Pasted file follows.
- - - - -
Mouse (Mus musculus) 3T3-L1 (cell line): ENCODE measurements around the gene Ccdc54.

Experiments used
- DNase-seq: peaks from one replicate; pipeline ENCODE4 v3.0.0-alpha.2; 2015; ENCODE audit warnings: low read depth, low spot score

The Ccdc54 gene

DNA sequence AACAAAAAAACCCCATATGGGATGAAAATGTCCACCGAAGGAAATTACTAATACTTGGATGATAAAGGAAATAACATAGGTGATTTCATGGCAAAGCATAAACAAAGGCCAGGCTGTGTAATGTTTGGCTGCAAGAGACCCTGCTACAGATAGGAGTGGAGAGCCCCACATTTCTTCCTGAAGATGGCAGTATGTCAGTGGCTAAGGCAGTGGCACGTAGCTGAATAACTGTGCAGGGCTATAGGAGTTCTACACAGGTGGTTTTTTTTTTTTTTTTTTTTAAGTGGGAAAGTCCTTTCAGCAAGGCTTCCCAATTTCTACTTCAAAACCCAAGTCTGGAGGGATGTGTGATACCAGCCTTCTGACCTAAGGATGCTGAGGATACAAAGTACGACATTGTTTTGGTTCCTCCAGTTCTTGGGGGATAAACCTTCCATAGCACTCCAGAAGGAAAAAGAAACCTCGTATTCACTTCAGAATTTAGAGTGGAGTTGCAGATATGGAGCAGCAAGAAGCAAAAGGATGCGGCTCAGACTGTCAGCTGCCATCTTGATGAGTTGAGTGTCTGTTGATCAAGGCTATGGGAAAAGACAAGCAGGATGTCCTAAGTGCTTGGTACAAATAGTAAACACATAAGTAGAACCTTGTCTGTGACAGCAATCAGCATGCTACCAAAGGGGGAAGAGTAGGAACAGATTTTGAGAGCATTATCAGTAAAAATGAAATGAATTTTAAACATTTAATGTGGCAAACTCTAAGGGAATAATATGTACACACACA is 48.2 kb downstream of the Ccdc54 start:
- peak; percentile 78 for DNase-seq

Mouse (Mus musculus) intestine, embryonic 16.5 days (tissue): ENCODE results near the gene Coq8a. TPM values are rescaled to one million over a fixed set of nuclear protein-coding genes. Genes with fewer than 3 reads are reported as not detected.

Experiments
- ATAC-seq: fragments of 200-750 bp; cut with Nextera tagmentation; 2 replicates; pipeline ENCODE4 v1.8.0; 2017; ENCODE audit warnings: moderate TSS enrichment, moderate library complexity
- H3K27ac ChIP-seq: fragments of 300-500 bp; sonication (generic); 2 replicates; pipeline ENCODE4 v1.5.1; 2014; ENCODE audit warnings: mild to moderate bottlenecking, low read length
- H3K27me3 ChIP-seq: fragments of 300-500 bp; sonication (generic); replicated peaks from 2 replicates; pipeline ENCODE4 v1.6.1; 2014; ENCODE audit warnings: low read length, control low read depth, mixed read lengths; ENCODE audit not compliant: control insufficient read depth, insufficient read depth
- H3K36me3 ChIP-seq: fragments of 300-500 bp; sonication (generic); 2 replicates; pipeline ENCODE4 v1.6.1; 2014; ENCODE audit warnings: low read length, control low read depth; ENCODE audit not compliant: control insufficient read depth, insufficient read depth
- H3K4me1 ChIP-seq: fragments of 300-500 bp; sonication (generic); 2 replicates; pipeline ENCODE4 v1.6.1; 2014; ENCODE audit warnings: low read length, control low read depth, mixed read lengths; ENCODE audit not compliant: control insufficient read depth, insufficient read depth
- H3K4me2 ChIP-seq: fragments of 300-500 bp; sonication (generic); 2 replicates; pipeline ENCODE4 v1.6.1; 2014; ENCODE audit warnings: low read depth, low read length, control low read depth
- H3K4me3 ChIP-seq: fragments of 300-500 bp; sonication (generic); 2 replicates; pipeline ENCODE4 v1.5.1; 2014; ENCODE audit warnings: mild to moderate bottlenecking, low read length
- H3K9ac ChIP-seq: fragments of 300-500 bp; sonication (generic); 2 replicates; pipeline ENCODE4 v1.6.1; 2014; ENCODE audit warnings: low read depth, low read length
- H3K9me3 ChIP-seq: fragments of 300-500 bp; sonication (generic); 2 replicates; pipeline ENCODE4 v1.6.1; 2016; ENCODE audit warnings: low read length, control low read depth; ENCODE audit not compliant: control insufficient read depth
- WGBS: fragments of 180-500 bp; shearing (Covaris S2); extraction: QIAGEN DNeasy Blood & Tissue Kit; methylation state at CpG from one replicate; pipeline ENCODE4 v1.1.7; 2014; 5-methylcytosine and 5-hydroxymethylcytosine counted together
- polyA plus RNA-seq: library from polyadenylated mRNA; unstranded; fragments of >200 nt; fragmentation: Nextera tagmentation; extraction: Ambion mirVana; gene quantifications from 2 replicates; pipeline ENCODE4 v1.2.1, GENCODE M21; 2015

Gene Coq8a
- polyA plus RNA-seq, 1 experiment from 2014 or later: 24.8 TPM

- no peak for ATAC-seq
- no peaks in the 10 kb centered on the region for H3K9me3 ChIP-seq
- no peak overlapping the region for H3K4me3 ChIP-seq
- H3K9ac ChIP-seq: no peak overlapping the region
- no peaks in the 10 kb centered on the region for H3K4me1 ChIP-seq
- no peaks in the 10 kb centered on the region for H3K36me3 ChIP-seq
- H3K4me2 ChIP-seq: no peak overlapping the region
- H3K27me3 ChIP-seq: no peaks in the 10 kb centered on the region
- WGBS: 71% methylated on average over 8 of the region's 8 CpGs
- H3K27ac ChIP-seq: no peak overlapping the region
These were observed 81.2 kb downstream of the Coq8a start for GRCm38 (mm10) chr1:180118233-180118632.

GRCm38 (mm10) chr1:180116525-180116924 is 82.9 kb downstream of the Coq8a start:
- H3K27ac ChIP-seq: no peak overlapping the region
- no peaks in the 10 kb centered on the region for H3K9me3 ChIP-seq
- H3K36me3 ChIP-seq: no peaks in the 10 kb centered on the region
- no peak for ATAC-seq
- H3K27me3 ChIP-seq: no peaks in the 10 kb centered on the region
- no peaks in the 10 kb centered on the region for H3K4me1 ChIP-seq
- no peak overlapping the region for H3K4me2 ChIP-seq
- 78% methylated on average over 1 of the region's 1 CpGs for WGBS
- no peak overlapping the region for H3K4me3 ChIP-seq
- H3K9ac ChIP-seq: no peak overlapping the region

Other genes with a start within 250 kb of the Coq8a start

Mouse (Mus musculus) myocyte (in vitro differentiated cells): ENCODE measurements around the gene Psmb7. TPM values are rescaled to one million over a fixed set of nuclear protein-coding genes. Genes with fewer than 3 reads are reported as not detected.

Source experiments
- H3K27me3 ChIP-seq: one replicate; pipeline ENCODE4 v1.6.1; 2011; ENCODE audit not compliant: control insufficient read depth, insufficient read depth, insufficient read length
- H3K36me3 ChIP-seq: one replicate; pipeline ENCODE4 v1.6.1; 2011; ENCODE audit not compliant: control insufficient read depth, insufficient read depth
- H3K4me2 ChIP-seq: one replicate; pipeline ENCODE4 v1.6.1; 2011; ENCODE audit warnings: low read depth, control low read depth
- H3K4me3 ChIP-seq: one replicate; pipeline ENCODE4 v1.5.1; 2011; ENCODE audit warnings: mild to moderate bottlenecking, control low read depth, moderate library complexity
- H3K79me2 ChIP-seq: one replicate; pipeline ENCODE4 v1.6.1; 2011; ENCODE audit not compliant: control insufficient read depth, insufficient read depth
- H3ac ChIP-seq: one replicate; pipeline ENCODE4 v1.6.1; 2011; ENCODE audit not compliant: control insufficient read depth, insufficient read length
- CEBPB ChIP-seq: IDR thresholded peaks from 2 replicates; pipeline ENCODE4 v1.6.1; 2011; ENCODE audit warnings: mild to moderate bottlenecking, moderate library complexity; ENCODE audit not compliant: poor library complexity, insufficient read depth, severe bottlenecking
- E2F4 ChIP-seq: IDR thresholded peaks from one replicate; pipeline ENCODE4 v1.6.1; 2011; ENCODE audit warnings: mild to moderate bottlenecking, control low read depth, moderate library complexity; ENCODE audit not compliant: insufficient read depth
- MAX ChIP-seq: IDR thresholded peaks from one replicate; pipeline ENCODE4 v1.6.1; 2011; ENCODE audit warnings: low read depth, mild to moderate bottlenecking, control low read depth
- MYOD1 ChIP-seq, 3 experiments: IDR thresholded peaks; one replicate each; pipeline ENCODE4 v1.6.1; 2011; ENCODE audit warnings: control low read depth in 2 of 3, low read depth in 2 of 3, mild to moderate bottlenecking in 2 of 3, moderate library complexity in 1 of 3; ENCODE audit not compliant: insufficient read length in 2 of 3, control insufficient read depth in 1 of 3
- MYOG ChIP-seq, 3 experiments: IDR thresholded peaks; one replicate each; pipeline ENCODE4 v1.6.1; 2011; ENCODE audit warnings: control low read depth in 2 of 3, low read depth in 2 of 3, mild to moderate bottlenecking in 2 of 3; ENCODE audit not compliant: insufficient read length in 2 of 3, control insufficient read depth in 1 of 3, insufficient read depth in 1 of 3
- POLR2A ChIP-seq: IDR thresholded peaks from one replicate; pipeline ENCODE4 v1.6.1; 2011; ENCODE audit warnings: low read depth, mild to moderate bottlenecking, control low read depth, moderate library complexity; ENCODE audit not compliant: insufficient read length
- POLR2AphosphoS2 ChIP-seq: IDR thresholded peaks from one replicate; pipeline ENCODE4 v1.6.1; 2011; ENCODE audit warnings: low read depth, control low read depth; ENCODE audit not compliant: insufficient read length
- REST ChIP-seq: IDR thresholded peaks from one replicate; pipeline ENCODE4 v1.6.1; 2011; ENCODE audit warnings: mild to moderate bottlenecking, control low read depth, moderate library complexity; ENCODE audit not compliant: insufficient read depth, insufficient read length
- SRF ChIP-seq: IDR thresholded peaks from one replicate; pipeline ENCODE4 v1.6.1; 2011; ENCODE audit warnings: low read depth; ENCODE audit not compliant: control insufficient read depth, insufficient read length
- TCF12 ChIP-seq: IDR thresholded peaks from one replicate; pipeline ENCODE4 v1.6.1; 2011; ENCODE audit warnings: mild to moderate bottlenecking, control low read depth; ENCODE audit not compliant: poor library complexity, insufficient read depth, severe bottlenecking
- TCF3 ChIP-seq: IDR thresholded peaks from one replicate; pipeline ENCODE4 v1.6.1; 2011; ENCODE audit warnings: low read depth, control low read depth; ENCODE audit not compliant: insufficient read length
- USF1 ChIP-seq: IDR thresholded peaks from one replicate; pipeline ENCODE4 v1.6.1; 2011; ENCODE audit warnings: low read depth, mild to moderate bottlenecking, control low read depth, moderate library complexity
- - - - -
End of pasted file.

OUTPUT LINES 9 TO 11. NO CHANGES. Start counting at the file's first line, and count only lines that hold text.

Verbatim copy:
- ATAC-seq: fragments of 200-750 bp; cut with Nextera tagmentation; 2 replicates; pipeline ENCODE4 v1.8.0; 2017; ENCODE audit warnings: moderate TSS enrichment, moderate library complexity
- H3K27ac ChIP-seq: fragments of 300-500 bp; sonication (generic); 2 replicates; pipeline ENCODE4 v1.5.1; 2014; ENCODE audit warnings: mild to moderate bottlenecking, low read length
- H3K27me3 ChIP-seq: fragments of 300-500 bp; sonication (generic); replicated peaks from 2 replicates; pipeline ENCODE4 v1.6.1; 2014; ENCODE audit warnings: low read length, control low read depth, mixed read lengths; ENCODE audit not compliant: control insufficient read depth, insufficient read depth